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I can't see "ever closer union" in your word cloud, but Cameron did say something about that which we could regard as being highly significant if we believed that he meant it: "Let me make a further heretical proposition. The European Treaty commits the Member States to “lay the foundations of an ever closer union among the peoples of Europe”. This has been consistently interpreted as applying not to the peoples but rather to the states and institutions compounded by a European Court of Justice that has consistently supported greater centralisation. We understand and respect the right of others to maintain their commitment to this goal. But for Britain – and perhaps for others - it is not the objective. And we would be much more comfortable if the Treaty specifically said so freeing those who want to go further, faster, to do so, without being held back by the others." "And we would be much more comfortable if the Treaty specifically said so", that is ostensibly he wants the treaties changed to remove the fundamental commitment to a process of "ever closer union".But as his false analysis is that it should apply to peoples and not to states and institutions, and as his stated reason for wanting it removed from the treaties is not "freeing those who do not want to go further with the process of "ever closer union" from their present treaty commitment to accept it", but instead "freeing those who want to go further, faster, to do so, without being held back by the others", and when he knows that in many cases they already have the option of "enhanced co-operation", it is difficult to believe that he does actually mean it.If he does mean it, and if he seriously intends to follow up on it rather than leaving it as a throwaway line in a long and wordy speech, why doesn't he ask the British people whether they agree with him that their country should withdraw from its present EU treaty commitment to this unremitting, unlimited and largely uncontrollable process of "ever closer union", and why doesn't he ask them that question now?
@Denis CooperImportant issues will have to be dealt with in the treaty itself. Whether the EuroZones like that or not.Doing it not makes the thing pretty dodgy from a legal perspective. Which by itself could cause direct political problems (as say parliaments refuse to rubberstamp for instance).Just yesterday the Dutch State Council said they had real problems with how the present EU especially rescue measures were made. Basically they stated that it stretches things to the border and will have to put in a proper legal framework and giving a democratic foundatioin lateron. Which is more or less official language that: now we have no choice but is is likely/possibly illegal what has been done and certainly not democratic.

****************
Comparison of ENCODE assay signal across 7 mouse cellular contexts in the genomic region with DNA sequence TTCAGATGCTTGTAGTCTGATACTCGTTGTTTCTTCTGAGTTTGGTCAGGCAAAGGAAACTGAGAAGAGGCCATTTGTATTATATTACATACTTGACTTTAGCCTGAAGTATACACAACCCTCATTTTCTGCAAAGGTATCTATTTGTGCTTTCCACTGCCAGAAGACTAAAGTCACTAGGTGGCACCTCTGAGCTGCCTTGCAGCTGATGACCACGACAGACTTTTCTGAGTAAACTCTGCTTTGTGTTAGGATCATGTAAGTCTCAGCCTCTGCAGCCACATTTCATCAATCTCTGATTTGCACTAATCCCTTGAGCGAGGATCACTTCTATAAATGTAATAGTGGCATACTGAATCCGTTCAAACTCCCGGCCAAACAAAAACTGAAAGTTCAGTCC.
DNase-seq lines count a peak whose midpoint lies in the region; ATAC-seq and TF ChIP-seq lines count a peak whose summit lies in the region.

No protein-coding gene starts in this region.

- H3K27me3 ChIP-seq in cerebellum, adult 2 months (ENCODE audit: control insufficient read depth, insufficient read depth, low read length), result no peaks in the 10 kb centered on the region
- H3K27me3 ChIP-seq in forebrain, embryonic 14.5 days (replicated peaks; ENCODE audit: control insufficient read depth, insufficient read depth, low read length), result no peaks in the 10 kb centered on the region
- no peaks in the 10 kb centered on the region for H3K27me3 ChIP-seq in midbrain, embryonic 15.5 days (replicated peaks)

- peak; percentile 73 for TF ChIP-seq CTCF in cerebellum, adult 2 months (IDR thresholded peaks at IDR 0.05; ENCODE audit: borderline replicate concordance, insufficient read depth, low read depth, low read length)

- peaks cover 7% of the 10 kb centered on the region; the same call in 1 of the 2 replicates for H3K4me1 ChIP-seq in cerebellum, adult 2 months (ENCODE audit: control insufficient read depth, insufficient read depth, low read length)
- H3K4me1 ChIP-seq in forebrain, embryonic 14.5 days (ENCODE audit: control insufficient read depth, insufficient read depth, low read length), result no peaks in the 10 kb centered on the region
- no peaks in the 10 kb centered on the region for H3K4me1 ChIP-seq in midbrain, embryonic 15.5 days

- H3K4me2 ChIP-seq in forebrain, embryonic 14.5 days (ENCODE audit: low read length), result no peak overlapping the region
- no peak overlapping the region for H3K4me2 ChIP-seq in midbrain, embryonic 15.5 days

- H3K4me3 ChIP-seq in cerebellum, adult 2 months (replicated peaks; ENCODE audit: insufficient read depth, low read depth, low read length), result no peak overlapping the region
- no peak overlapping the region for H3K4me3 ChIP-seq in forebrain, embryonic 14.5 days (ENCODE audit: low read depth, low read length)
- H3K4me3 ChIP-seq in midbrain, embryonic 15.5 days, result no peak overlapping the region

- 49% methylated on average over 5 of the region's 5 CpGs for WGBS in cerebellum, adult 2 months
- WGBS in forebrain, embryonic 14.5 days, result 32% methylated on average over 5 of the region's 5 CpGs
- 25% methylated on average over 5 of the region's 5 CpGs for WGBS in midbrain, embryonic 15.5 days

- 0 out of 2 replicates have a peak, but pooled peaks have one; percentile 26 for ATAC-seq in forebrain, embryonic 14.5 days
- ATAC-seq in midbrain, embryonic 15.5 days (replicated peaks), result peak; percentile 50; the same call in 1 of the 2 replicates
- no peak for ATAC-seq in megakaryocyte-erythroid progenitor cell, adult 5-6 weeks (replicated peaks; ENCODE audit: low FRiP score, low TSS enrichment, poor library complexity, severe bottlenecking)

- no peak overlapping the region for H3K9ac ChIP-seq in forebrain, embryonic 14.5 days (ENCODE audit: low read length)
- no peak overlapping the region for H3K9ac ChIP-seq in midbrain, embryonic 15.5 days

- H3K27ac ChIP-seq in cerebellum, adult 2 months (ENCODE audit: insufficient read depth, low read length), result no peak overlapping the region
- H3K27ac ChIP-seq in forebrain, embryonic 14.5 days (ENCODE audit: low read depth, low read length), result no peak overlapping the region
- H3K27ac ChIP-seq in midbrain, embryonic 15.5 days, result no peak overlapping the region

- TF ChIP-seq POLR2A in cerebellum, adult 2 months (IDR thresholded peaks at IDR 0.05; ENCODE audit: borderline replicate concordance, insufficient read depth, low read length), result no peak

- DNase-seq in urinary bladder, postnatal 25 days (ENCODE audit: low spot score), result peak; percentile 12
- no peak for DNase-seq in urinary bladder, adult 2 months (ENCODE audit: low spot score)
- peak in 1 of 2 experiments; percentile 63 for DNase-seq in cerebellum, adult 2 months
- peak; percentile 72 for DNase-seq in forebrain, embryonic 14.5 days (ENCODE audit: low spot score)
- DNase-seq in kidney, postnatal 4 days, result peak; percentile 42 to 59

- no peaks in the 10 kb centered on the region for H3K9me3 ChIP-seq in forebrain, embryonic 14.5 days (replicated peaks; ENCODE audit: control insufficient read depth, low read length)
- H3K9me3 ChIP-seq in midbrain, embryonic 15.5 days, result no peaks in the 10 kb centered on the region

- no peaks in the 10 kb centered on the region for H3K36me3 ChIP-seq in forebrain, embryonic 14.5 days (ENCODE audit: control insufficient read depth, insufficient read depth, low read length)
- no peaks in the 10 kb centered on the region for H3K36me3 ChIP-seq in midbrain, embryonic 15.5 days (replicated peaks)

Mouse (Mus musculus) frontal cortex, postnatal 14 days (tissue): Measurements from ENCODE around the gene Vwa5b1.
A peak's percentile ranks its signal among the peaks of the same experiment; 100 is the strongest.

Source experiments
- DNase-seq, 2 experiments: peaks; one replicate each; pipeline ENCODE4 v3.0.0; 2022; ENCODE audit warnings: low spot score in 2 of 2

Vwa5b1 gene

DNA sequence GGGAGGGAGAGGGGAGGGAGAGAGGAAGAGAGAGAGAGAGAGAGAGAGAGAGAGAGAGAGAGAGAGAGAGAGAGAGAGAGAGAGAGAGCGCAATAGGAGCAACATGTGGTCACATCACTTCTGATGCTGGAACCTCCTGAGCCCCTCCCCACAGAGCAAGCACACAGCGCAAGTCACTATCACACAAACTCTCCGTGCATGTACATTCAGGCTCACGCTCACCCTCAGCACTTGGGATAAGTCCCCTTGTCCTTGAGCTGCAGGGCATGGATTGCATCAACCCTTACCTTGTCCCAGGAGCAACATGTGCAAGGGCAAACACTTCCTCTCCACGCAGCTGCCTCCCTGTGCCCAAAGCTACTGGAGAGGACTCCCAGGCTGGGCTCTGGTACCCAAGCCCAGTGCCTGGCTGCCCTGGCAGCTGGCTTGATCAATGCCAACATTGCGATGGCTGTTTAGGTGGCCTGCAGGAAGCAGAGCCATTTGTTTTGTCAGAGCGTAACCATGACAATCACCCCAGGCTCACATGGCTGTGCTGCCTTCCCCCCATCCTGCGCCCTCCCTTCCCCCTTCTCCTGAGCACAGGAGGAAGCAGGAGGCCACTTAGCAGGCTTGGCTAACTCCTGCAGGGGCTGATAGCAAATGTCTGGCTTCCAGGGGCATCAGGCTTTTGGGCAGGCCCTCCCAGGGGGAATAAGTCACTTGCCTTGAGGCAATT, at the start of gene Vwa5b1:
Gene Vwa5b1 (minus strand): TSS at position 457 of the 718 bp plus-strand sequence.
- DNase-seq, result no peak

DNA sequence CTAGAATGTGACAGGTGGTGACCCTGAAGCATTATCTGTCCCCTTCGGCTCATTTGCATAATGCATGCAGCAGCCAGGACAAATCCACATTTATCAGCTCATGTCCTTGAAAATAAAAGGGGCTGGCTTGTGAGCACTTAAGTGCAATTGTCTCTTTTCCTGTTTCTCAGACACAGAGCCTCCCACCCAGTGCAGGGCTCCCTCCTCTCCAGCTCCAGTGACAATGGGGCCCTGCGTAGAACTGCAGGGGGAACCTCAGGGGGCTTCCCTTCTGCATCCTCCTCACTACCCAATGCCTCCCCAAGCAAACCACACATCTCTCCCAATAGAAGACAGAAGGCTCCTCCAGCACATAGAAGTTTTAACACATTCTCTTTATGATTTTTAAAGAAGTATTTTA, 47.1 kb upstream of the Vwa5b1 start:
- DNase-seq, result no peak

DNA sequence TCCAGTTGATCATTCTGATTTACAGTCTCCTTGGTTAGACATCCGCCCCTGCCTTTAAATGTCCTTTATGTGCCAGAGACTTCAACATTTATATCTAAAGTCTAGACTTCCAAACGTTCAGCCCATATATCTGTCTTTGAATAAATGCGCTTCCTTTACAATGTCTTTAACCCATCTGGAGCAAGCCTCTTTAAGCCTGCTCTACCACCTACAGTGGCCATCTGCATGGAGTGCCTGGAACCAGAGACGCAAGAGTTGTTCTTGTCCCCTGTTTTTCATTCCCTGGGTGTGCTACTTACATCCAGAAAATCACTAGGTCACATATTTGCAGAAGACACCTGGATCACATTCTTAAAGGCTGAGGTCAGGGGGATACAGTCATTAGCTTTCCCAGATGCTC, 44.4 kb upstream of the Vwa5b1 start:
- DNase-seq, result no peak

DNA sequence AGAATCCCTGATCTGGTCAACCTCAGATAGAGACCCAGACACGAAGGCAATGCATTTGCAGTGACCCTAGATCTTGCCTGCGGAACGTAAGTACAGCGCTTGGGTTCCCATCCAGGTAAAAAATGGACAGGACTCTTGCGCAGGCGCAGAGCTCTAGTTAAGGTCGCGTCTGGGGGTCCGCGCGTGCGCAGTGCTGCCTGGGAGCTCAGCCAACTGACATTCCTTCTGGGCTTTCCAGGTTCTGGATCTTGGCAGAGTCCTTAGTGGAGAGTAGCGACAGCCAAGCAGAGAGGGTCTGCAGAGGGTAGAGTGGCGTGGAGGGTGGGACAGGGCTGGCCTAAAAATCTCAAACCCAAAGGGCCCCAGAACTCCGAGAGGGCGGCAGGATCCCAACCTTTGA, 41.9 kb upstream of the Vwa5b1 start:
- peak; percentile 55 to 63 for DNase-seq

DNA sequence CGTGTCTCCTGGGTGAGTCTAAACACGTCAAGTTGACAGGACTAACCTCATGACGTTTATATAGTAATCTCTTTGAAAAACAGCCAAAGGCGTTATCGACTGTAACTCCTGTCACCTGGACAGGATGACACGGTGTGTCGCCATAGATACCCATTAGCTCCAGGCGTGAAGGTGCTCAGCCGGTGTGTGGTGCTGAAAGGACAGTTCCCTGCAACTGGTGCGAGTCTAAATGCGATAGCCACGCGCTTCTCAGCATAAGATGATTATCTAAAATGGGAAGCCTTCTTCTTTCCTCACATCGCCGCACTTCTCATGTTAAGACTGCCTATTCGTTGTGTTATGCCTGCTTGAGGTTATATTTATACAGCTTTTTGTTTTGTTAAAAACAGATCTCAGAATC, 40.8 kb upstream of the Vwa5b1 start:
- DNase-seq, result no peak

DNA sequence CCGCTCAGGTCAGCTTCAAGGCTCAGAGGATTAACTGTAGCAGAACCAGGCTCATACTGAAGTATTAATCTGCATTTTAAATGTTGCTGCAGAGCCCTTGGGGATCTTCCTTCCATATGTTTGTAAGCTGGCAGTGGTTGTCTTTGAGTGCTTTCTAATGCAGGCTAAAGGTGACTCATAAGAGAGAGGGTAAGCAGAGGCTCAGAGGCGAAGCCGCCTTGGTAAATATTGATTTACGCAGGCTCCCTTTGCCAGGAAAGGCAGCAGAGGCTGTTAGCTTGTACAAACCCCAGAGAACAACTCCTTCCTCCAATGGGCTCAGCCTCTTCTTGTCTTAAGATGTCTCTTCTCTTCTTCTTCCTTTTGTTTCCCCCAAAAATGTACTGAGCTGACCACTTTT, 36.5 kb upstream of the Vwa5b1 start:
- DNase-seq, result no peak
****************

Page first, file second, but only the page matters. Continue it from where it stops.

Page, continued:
This is the most extraordinary attempt by our prime minister of "very little brain" and absolutely no principles to sell his snake oil to a foolish electorate (he thinks) and a venal Party. If he wants renegotiations why not start NOW and put the answer to us at the General Election. To delay even the start of DOing anything is cynical in the extreme. How can we assess him until he's proved himselfTo see Tory politicians praising him for this latest act of treachery is sick-making. I will not vote Conservative again until he is removed from office.
The proposition is that the UK electorate vote into office a man who has failed to deliver what he said he would do when he negotiated the coalition behind closed doors, but delivered a lot else we didn't want.He promises he would allow a [free and fair?] referendum AFTER the next election IF he were to be Prime Minister on a proposal we do not yet know. He tells us there are powers which ought to return to the UK Parliament but which ones we do not know.What we DO know is Cameron will campaign to remain in the EU and the other member states do not want to weaken political integration. On the contrary, they intend a new treat in 2016-7 which would lead to GREATER political integration.So the "ask" is - let the Conservative Party have one more throw of the dice, after umpteen failures, and we "promise" (sic) to give you a referendum. Maybe. Possibly.
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